What Does It Mean to “Gain Jesus?”

According to the biblical writers, God doesn’t sit around watching everything unfold on earth. Instead, he is very invested and involved in his creation. He is a personal God, meaning that he has a personal relationship with his people. This is very different from the gods of many of the other religions throughout history which view their deities as being far from personal.

God is so invested in the relationship with his people that he is currently in the process of uniting all his people, the invisible church, to one another as one unit which will be wed to Jesus as his bride.[7] According to the Bible, when a man and a woman get married, they are no longer two but become one.[8] Therefore, God is going to unite his people to him.[9] This is absolutely amazing!

God is wholly and eternally satisfied. If we are going to be united to him for all of eternity, then we too will be completely satisfied. Our satisfaction won’t come from things he creates, but will come from him. He will be our source of eternal satisfaction![10]

How Do We Gain Jesus?

Gaining Jesus isn’t a one-time thing nor is it something we can fully accomplish here on earth. Nonetheless, it’s something we, as disciples of Jesus, strive towards every single day.

In the Bible, God said, “You will seek me and find me, when you seek me with all your heart.”[11] If we want to gain Jesus, then we need to embark on a journey of seeking him with all of our hearts.

One component of whole-heartedly seeking Jesus is to read the Bible every day because the Bible is God’s written Word to us. He communicates who he is and what he does. The more we read it, the more opportunity we have to learn about him. For further explanation on this topic, I’d encourage you to read my article entitled, “Why I Read the Bible Everyday.”

Another component of whole-heartedly seeking Jesus is to spend time in prayer. I’m not just talking about praying for other people; I’m also talking about quite a few other things like pouring out your heart to Jesus, meditating on the ways in which you see his presence and handiwork around you such as in nature and in the way he’s working in your life and in the lives of the people around you, requesting his strength to make it through the day, and requesting that he transform your heart to be more like his heart. Basically, spend time with God the same way you would spend time with a mentor you greatly respect. Talk to him as someone you trust completely, yet for whom you have the utmost level of respect. Since God is infinite and outside of time, you can talk with him all day every day and never be a burden.

How Do You Know You’re Gaining More of Jesus?

You’ll know by the fruit. What do I mean by that? The fruit I’m talking about isn’t evangelical fruit, but the fruit of the Spirit. Do you notice that you love God and others more? Do you experience more joy today than you did five years ago? Is your patience growing? Do you see more of God working in and around you than you did a few years ago? These are some of the signs that you’re gaining more of Jesus. You’re never going to gain all of him in this life, so don’t expect to attain that lofty goal. Nonetheless, strive to continue gaining more of him each and every day.[12]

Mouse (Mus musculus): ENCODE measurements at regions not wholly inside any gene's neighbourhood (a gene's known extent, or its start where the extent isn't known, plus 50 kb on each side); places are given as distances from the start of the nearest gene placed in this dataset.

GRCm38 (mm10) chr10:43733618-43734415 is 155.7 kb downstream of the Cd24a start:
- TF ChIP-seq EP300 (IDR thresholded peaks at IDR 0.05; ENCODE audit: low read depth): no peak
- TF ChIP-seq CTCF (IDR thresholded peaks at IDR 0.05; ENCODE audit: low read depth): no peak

If you’re struggling with feeling like you don’t want to worship Jesus, I have great news for you. As you continue gaining more of Jesus, you will want to worship him. It’s pretty similar to the way you cheer for your favorite athletic team. Do you want to cheer for your team? Of course you do. No one has to command you to cheer for them. That’s because you love your team. In the same way, as you continue to love Jesus more, you will want to cheer for (worship) him with everything that you are. The desire to freely worship Jesus is another sign that you are gaining more of him.

Why did I stop trying to get to heaven? Because I realized that it isn’t the goal of being Jesus’s disciple. The goal of being Jesus’s disciples is to gain Jesus. Getting to dwell in heaven is merely a byproduct of being Jesus’s disciple, not the central aim. Being a disciple of Jesus is about becoming his whole-hearted follower, not about getting a get-out-of-hell-free card. I encourage you to dig deeper into this topic in Philippians 3 and then spend some time in prayer asking God to allow you to gain more of Jesus.

[1] According to a survey conducted by Lifeway Research Group, 82 percent of young adults believe a person’s spirit will continue to exist in an afterlife. See Ed Stetzer, Richie Stanley, and Jason Hayes, Lost and Found: The Younger Unchurched and the Churches that Reach Them (Nashville: B&H, 2009), 41.
[2] According to the same survey, 77 percent of young adults believe in a place of reward and 60 percent believe in a place of punishment.
[3] See Revelation 4, 21, and 22.
[4] “Circumcised on the eighth day, of the people of Israel, of the tribe of Benjamin, a Hebrew of Hebrews; as to the law, a Pharisee; as to zeal, a persecutor of the church; as to righteousness under the law, blameless.” – Philippians 3:5-6.
[5] The 10/40 window is a region between 10 and 40 degrees latitude stretching from western Africa to eastern Asia. This region is home to some of the largest non-Christian populations in the world.
[6] Philippians 3:7-9 (emphasis mine).
[7] See Ephesians 5:22-33.
[8] “Therefore a man shall leave his father and his mother and hold fast to his wife, and they shall become one flesh.” – Genesis 2:24.
[9] See John 17, especially 17:20-23.
[10] In the Gospel of John, Jesus said he was the living water and the bread of life (John 4 and 6) and if we wanted to have eternal life, we must eat his body and drink his blood. He wasn’t speaking of literally eating his body and drinking his blood, nor was he talking about partaking in communion once a week, but instead, he was talking about being satisfied in him.
[11] Jeremiah 29:13.
[12] “Not that I have already obtained this or am already perfect, but I press on to make it my own, because Christ Jesus has made me his own.” – Philippians 3:12.